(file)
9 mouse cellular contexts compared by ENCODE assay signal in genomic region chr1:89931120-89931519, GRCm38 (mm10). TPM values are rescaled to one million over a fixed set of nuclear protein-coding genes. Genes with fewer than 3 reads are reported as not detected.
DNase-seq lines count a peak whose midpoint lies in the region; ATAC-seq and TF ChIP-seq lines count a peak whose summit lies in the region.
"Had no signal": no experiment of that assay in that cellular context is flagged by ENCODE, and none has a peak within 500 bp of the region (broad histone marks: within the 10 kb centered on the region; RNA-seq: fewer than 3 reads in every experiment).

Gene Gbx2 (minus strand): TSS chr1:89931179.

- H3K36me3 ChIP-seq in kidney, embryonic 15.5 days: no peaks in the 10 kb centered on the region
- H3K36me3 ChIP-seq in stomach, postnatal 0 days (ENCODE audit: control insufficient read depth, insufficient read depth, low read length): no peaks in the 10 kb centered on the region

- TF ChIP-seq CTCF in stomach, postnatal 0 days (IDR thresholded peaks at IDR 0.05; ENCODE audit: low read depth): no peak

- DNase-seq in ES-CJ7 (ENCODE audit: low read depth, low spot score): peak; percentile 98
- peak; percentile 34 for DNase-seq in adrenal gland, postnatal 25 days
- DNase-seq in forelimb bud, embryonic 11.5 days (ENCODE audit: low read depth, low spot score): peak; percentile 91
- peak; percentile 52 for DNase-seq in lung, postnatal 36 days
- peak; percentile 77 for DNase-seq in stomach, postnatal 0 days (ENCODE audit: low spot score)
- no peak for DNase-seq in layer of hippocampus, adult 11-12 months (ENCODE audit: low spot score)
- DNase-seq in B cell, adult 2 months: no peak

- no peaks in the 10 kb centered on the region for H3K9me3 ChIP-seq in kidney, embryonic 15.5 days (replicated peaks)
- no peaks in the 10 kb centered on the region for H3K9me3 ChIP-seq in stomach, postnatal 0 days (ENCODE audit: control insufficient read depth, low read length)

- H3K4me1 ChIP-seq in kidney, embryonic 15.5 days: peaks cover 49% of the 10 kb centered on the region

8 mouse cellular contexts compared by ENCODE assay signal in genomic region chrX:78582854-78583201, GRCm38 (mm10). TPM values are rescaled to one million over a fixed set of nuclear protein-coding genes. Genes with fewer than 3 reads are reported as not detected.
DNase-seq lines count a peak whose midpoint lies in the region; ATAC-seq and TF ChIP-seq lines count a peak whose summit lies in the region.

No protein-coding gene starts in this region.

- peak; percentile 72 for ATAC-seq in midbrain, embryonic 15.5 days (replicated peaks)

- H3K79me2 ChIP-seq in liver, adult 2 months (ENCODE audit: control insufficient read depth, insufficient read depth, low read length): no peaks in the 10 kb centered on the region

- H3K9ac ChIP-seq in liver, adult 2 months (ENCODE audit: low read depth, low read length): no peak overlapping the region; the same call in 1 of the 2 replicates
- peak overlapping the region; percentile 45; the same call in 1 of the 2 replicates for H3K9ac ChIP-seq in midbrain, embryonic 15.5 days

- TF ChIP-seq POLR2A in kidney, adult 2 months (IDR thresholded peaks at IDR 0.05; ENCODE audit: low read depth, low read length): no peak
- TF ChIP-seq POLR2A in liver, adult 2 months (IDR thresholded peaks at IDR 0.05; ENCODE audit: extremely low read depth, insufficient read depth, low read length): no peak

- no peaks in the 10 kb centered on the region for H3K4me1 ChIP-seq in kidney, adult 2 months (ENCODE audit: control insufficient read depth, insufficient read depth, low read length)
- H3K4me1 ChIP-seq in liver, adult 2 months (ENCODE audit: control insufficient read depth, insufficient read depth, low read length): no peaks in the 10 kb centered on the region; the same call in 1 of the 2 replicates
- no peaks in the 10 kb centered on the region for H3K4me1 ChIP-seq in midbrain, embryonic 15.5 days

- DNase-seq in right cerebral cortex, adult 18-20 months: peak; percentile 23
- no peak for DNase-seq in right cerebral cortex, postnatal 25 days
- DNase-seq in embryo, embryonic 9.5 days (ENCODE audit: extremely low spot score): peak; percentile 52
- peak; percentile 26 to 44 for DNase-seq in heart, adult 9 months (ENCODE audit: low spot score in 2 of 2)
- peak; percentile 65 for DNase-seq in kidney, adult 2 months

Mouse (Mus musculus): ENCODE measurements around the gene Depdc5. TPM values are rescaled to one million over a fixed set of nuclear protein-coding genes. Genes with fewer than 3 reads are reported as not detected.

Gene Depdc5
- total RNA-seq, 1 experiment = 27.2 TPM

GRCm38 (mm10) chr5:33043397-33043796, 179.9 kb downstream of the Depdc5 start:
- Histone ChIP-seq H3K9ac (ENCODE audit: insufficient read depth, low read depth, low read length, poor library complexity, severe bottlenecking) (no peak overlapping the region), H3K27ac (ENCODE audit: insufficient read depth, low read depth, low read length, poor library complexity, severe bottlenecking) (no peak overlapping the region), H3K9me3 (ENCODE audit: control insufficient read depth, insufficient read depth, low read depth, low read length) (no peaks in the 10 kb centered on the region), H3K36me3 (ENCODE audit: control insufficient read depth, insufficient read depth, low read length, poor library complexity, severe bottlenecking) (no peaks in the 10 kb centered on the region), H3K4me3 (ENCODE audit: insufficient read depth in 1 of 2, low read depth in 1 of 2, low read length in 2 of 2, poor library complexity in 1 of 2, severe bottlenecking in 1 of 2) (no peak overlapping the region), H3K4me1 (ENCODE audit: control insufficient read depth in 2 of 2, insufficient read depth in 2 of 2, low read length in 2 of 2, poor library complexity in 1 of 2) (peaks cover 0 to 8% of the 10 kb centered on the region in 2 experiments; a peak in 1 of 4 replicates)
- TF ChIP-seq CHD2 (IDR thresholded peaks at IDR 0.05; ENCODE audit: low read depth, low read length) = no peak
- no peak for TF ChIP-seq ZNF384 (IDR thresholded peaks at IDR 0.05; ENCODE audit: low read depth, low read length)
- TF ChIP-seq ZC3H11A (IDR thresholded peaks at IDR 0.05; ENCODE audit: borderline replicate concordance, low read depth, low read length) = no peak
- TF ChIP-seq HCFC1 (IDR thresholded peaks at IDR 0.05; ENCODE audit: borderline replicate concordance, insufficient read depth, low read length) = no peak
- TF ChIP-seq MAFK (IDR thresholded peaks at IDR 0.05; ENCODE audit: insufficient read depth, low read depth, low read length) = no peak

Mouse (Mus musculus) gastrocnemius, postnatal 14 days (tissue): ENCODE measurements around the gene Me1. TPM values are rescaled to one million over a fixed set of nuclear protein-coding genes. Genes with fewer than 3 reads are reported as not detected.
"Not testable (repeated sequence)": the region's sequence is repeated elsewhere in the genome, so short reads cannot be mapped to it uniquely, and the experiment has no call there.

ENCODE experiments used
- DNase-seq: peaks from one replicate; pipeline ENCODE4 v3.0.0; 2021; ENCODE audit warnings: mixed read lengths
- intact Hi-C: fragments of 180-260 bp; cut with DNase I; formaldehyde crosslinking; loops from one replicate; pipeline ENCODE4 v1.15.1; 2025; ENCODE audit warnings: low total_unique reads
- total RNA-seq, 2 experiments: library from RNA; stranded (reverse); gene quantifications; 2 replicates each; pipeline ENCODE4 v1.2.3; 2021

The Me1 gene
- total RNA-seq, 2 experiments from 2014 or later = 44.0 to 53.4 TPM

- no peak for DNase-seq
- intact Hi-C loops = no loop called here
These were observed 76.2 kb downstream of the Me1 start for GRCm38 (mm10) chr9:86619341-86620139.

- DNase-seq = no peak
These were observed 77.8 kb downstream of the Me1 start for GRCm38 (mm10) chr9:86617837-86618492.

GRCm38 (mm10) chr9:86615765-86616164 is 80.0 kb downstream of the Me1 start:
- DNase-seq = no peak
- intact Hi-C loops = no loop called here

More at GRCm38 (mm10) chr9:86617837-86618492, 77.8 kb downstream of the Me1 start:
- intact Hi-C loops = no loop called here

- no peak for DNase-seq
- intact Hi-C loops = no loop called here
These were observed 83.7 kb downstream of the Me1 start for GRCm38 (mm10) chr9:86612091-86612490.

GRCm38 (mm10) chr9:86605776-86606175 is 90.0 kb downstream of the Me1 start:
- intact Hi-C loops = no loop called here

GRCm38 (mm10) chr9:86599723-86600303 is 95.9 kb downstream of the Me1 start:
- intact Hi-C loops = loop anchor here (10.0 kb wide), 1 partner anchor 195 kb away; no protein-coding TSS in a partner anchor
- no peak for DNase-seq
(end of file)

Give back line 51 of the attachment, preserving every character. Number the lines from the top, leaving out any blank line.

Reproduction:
The Me1 gene